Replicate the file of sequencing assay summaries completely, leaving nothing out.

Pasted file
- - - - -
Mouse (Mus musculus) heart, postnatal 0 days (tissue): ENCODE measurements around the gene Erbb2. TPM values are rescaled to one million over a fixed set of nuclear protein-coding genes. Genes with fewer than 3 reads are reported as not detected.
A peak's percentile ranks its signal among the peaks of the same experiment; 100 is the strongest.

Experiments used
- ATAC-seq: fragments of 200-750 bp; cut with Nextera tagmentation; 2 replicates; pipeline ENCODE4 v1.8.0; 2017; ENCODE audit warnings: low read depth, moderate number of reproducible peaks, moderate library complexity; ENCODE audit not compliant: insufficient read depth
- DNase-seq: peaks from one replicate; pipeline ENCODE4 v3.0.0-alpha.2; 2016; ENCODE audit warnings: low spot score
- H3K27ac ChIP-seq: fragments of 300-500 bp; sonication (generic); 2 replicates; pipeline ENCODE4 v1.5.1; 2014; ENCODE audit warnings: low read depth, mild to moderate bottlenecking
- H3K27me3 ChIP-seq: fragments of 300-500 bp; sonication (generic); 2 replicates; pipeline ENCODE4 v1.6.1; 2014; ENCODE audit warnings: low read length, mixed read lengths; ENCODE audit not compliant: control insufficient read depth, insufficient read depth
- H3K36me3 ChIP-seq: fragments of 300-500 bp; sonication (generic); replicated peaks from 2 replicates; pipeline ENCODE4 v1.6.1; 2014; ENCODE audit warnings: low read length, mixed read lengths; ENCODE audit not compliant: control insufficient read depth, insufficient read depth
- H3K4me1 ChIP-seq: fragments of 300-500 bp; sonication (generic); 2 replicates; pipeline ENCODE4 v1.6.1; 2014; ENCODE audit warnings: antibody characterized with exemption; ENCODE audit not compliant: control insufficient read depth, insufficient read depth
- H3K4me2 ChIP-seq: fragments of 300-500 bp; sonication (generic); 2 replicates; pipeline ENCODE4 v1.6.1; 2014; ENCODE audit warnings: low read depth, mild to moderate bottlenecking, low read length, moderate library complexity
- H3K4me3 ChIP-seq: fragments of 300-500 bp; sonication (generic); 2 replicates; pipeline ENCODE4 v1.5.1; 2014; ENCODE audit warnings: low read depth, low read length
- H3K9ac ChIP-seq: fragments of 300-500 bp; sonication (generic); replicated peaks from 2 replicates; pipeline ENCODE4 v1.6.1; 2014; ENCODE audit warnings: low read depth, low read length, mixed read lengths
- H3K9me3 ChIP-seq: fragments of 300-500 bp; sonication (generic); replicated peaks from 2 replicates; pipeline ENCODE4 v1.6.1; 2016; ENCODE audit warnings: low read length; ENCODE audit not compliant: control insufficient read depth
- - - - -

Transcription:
Mouse (Mus musculus) heart, postnatal 0 days (tissue): ENCODE measurements around the gene Erbb2. TPM values are rescaled to one million over a fixed set of nuclear protein-coding genes. Genes with fewer than 3 reads are reported as not detected.
A peak's percentile ranks its signal among the peaks of the same experiment; 100 is the strongest.

Experiments used
- ATAC-seq: fragments of 200-750 bp; cut with Nextera tagmentation; 2 replicates; pipeline ENCODE4 v1.8.0; 2017; ENCODE audit warnings: low read depth, moderate number of reproducible peaks, moderate library complexity; ENCODE audit not compliant: insufficient read depth
- DNase-seq: peaks from one replicate; pipeline ENCODE4 v3.0.0-alpha.2; 2016; ENCODE audit warnings: low spot score
- H3K27ac ChIP-seq: fragments of 300-500 bp; sonication (generic); 2 replicates; pipeline ENCODE4 v1.5.1; 2014; ENCODE audit warnings: low read depth, mild to moderate bottlenecking
- H3K27me3 ChIP-seq: fragments of 300-500 bp; sonication (generic); 2 replicates; pipeline ENCODE4 v1.6.1; 2014; ENCODE audit warnings: low read length, mixed read lengths; ENCODE audit not compliant: control insufficient read depth, insufficient read depth
- H3K36me3 ChIP-seq: fragments of 300-500 bp; sonication (generic); replicated peaks from 2 replicates; pipeline ENCODE4 v1.6.1; 2014; ENCODE audit warnings: low read length, mixed read lengths; ENCODE audit not compliant: control insufficient read depth, insufficient read depth
- H3K4me1 ChIP-seq: fragments of 300-500 bp; sonication (generic); 2 replicates; pipeline ENCODE4 v1.6.1; 2014; ENCODE audit warnings: antibody characterized with exemption; ENCODE audit not compliant: control insufficient read depth, insufficient read depth
- H3K4me2 ChIP-seq: fragments of 300-500 bp; sonication (generic); 2 replicates; pipeline ENCODE4 v1.6.1; 2014; ENCODE audit warnings: low read depth, mild to moderate bottlenecking, low read length, moderate library complexity
- H3K4me3 ChIP-seq: fragments of 300-500 bp; sonication (generic); 2 replicates; pipeline ENCODE4 v1.5.1; 2014; ENCODE audit warnings: low read depth, low read length
- H3K9ac ChIP-seq: fragments of 300-500 bp; sonication (generic); replicated peaks from 2 replicates; pipeline ENCODE4 v1.6.1; 2014; ENCODE audit warnings: low read depth, low read length, mixed read lengths
- H3K9me3 ChIP-seq: fragments of 300-500 bp; sonication (generic); replicated peaks from 2 replicates; pipeline ENCODE4 v1.6.1; 2016; ENCODE audit warnings: low read length; ENCODE audit not compliant: control insufficient read depth